Lobo Anime and Comics is Located at : 1016 Juan Tabo Boulevard Northeast Albuquerque, NM 87112

Their Phone Number is: 505-332-0499 (May be updated if this is an old article)

What Makes them so Awesome?

I haven’t had such good customer service as with this shop. Anywhere. Ever. Not only is this one of only TWO accessible comic book stores, but it is one that has windows, treats their customers so well that it is impossible for me to bedrugde them my dollars that I can spend there, and they work with Comixology, a pick up service that lets me do shopping before I send either a carer or go in the manual chair (Gate and Paratransit access pending at the time of this writing).The other comic book store shall remain nameless because they don’t treat people well and their selection also pales in comparison.

They have a website that could use some professional touches, but over all isn’t so bad that it makes me not want to shop there. This is also where I go to see the Batmobile annually. This comic shop is one that I treasure. Not only do they announce their sales with about two weeks notice, sometimes more, but they throw events. This shop is where I met some of my fantastic artist friends like the ArtAssassin (You can and should google him, he’s a fantastic artist and a real sweetheart). Every year on Free Comic Book Day they give more than just comics. I came away from FCBD with a few things I had wanted but hadn’t been able to give in on because of sales, and they also enabled my purchase of a Batgirl statue which is my birthday present to me.

What makes them deserving of my rare praise for a shop of able bodied people? It isn’t their mom and pop status. It isn’t their customer service. It isn’t their accessibility. It’s what they do beyond those things. Every year they sell hot dogs on FCBD, with relish. Which could send me into anaphalactic shock. This year I decided to call in and let them know. Their accomodation of my need was something that went beyond reasonable, they pulled the hot dogs away from the lone ramp (not their fault) and also made sure that there was extra room on the side walk for manuevering a chair since last year my ogre of a scooter made things beyond difficult. Then to top it off the relish bottle stayed closed and as far from people as possible. I still had a little reaction this year but that is because of people eating the hot dogs and daring to breathe. Since I wouldn’t want them to suffocate I took my allergy pills before and during the event and was prepped with several epipens ready to stab me if I needed them.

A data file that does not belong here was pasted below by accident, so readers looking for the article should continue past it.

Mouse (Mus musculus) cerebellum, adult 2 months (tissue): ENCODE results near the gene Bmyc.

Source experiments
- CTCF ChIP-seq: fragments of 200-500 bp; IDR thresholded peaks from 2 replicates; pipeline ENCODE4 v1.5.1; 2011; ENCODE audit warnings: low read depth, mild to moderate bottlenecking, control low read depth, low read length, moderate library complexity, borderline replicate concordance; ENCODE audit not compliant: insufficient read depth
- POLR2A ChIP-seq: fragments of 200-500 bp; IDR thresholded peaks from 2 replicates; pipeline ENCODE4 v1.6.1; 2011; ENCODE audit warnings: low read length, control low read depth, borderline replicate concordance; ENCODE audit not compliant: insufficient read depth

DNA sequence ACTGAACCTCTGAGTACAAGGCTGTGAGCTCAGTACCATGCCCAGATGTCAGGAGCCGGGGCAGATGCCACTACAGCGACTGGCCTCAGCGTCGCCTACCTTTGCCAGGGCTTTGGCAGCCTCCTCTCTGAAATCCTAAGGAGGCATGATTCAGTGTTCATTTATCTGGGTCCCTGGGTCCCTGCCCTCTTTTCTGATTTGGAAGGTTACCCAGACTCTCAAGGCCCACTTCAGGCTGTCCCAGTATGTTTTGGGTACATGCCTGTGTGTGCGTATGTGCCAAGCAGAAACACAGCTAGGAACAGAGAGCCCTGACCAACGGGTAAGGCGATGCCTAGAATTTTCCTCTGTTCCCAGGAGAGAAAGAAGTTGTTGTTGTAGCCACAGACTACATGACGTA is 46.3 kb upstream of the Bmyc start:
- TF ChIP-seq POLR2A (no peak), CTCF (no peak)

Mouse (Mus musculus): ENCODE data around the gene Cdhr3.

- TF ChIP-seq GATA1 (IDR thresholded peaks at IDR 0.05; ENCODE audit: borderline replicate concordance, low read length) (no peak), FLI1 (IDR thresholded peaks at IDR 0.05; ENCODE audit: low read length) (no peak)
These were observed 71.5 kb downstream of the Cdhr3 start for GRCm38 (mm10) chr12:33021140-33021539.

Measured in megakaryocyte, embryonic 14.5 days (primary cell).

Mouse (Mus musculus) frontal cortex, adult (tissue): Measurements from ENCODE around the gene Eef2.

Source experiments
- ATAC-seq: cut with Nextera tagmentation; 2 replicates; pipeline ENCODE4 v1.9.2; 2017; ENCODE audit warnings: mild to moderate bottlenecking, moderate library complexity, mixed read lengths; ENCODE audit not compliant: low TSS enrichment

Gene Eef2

It gets better. Since they use Comixology and I can pick things up, I often have to call them and ask them to wait a bit longer with my hold items and they always do. Today I called in and they let me know about a minor error on my order (in my favor no less) and this really means that my statue is THERE. Right now. I can hardly wait to get down there (possibly Friday) but this shop will hold my items until I can because I let them know I am having some transportation challenges. My goal once I have paratransit is a minimum monthly trip, because I want to support this shop. This means I will spend about five dollars minimum getting there and home and around five in the store. Okay so maybe two in the store on the Birds of Prey series but my goal is five! I mean a girl has to get her Oracle and Batman fix right? Plus every so often there is a Batman in the store!

For Albuquerque New Mexico there is really only one place for any true believer, nerd, geek, comic book fan, anime geek, or admirer of graphic novels to shop and that would be Lobo Anime and Comics!

(Trust me on this, their prices are also usually much lower than listings on the internet, there is no shipping, and with my rarely met standards being surpassed you know this is THE best shop in the state, possibly the entire multiverse.)

Pictures from Free Comic Book Day 2010 at Lobo Anime and Comics (yes that chair IS as uncomfortable as it looks):